“By trusting each other. We had all the right team members and we’ve used this formula before: us, Ryan Williams engineering and Brian McTernan producing. As long as communication is open and honest, the songs get to where they need to be. There’s only a handful of topics that the entire world writes about. To make a song your own, you have to believe in it and you have to believe in each other. There was a lot of talk around the fire. We’d come back from writing sessions and speak of old times, tell stories and get nostalgic. There were a lot of emotions throughout the process and it was wonderful, because it ended up transferring onto the record. It took a long time for us to be able to communicate like that. We truly are family, just kind of a dysfunctional one. We all love each other like brothers, but dammit, we’ve literally fought like brothers as well.”

What inspires you to write a Hot Water Music song now compared to 10, 20 or 30 years ago?
“A lot of the inspiration hasn’t changed much at all. We’ve always felt that if something moves you, in a positive or negative way, it’s worth getting it off your chest and telling a story about. But we definitely have a lot less angst now. In the early days, I couldn’t really picture my life past the age of 25. Nor did I bother. That kept me living in the moment, which I still try not to stray too far from. In the end, not a lot has changed. That’s the perks of using music as therapy, to help us become better individuals, partners, dads (laughs).”

When other people connect with it does it become something else entirely?
“It’s very spiritual. I grew up having religion shoved down my throat and I always clashed with it. But there were aspects of that way of life and values that I’ve hung onto and dragged into the punk rock community. Honestly, it’s just really simple stuff like treating someone how you want to be treated. It’s cathartic to have a vehicle like music to express what you need to stay sane. Especially for those of us filled with anger, anxiety and deep-rooted issues. Even at this age we’re still working through and figuring it out.

“I lost my mother Monday before last. There have been some wild things finding their way into my thoughts and my dreams, about my family and my upbringing. There’s a lot of stuff that I possibly suppressed and never truly dealt with there. I never really saw it as clearly as I do now since she died. So, it seems like every time you think you have it licked you get your ass kicked again. It’s important to recognise that there’s always time for reflection and room for improvement. To me, the fact that other people have gravitated to these songs and get something from them is a blessing. It’s beautiful. I’ve had people tell me our music saved their life and my only response to them is that it saved mine too. We’re all in this together.”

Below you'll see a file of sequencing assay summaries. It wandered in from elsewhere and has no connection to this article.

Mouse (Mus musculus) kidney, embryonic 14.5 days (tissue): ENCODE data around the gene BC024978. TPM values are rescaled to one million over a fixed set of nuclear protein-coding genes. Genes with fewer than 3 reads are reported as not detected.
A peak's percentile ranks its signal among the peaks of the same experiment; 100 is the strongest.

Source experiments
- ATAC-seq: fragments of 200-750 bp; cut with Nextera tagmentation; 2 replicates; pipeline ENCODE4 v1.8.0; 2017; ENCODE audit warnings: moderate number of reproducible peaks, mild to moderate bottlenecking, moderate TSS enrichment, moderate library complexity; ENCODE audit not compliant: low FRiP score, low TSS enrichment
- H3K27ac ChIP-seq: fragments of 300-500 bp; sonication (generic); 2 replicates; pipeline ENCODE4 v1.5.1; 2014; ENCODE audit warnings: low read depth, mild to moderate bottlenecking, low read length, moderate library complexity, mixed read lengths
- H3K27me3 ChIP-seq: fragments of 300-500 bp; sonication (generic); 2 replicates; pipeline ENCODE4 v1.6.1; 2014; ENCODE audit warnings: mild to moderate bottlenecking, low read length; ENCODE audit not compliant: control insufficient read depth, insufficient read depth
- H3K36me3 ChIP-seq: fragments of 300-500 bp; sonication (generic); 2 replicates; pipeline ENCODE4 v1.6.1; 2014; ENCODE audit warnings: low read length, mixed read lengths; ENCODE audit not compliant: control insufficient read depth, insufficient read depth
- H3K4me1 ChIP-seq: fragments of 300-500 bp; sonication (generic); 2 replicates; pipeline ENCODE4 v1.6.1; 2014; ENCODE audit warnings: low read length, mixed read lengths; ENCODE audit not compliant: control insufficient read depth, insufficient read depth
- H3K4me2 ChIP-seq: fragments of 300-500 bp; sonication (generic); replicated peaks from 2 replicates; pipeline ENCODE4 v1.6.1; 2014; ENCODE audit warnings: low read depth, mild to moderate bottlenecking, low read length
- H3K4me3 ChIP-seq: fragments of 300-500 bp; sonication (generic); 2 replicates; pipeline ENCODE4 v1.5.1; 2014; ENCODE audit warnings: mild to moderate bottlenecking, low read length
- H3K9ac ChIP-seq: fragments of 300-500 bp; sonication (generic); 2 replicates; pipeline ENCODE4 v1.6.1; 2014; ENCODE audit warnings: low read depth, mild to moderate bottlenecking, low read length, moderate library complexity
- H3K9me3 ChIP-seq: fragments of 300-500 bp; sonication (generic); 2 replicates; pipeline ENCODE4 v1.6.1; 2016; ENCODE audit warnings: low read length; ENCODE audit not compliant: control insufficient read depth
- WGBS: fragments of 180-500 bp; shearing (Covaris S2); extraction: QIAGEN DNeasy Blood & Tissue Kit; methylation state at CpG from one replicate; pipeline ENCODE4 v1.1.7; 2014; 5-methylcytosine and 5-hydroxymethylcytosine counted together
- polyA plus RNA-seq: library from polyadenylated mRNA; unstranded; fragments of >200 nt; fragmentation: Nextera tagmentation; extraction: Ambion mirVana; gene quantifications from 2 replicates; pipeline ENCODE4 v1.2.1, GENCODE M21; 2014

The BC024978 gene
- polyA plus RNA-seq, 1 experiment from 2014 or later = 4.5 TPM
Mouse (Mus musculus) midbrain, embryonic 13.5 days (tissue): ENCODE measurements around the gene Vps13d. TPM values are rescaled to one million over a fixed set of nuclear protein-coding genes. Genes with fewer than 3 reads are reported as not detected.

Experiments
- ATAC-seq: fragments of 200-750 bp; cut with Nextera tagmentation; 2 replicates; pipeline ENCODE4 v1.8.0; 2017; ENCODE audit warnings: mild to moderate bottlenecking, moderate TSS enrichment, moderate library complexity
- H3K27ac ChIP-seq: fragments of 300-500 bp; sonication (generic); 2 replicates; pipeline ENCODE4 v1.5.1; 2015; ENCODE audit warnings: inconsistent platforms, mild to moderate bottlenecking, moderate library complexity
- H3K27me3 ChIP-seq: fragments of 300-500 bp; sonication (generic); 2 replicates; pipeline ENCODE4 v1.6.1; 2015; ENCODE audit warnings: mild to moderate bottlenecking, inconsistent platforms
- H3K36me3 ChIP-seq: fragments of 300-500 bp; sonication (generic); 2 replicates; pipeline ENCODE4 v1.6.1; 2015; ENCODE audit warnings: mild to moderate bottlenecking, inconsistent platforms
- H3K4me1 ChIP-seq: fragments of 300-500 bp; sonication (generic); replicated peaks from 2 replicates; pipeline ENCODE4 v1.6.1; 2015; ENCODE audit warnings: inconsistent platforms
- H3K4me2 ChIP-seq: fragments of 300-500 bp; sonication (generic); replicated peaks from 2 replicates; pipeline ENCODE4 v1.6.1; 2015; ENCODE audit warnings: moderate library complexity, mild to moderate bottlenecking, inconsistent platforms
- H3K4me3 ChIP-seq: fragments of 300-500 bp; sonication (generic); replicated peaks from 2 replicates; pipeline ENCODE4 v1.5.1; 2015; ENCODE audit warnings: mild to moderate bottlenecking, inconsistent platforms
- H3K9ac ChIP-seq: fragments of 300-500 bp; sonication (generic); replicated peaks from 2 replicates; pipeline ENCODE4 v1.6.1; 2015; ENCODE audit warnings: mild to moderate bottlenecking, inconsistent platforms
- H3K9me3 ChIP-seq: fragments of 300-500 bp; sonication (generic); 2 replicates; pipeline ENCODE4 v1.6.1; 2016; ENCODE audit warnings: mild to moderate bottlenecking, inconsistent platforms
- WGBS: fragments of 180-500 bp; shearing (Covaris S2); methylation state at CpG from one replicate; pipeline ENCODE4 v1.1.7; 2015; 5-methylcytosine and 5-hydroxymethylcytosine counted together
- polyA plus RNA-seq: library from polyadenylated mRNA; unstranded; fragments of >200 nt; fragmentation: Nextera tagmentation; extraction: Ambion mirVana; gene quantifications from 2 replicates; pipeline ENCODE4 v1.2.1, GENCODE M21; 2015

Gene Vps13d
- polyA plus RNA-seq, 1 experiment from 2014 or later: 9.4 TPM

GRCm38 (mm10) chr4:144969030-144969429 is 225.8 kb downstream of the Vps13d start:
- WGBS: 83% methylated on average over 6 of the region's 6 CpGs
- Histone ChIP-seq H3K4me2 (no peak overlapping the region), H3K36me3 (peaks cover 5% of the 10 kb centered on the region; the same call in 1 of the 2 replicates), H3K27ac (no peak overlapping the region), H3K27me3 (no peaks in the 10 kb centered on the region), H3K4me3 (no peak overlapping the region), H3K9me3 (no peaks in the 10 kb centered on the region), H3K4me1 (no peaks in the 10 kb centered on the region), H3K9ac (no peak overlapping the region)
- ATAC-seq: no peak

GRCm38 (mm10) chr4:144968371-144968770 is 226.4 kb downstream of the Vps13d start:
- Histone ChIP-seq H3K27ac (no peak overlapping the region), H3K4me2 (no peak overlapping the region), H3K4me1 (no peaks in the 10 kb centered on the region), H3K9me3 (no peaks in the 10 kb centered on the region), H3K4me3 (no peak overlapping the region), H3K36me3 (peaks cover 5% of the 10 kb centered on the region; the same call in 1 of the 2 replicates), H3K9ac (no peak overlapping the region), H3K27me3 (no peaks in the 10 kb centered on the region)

That’s a heavy burden to place on an artist. Does it ever feel overwhelming?
“It can be overwhelming, but if I have something to do with helping someone get through another day, get out of a dark headspace or keep somebody from jumping off a bridge, that’s a beautiful thing. I’m proud and honoured to be a piece of that puzzle.”

What’s the secret to sticking around without hating each other or growing apart?
“That is a great question. And I’m kind of stumped. Maybe it’s just communication. We’ve broken up a couple of times [in 1998 and 2006] and we were completely fine with it because it was more important to stay friends. That, to me, is a testament to our loyalty to one another. That first time we broke up was the best thing we’ve ever done. It proved to me how we were willing to let the band die in exchange for continuing being friends. In reality, all we needed was a break, we just didn’t realise it. We’ve all decided there’s no point in us breaking up again and I don’t believe we ever will. We’ve already tried it twice!”

That second split prompted you to launch a solo sideline plying your trade folk-rock style. Some people might even primarily know you for that stuff. Is that something you have a sense of?
“In a way. The shows are definitely different. The crowds are a little different. At my shows, a lot of people bring their grandmas, grandpas and kids. It’s lovely. In the end to me, it’s all one and the same.”

What do you make of The Revival Tour era looking back on it all now?
“Those were some of the most amazing tours. It was a very exciting time in music for me. In a lot of ways, the shows were outlined but not scripted, so you never really knew what was going to happen. The combinations of collaborations and versions of songs was just so special. It would still be going now, but I couldn’t afford to take any more hits. My wife and I more or less funded it and we just couldn’t afford it anymore, so it kind of fell apart.”

Could it return?
“There’s a few loose plans in place. I guess you are now officially the first to know that. We’ll see how it goes. We’re not exactly sure on the when and where just yet but we’ve got some wheels turning.”

Do you have any goals left to achieve?
“Many, but they mostly involve my wife and son. I would love to travel and bring him along, flipping a coin to determine where the road takes us. I’ve always dreamt of hiking the Pacific Crest trail. I’ve done about 280 miles, but there’s close to 3,000 miles of it. That’s been on my mind lately. It would be life-changing for sure.”

Is legacy on your mind these days?
“Absolutely. To live where we live, to see what it takes to grow food, raise chickens, milk dairy cows, mill lumber and that going into the community, seems to me to be very sustainable. It’s a beautiful way of life. That can last a long time if it’s done right. But I’m extremely conflicted. Right now, I’m sitting on a tour bus speaking as a true hypocrite. And I believe that we’re some of the good guys, yet we’re still making a negative impact on our planet by just being here. That doesn’t seem all that sustainable.”

When do you feel most at peace, onstage or out on the water?
“Probably on the water. But truly, it’s when I’m in bed reading to my son. That’s everything.”

Hot Water Music’s Vows is out now on End Hits Records.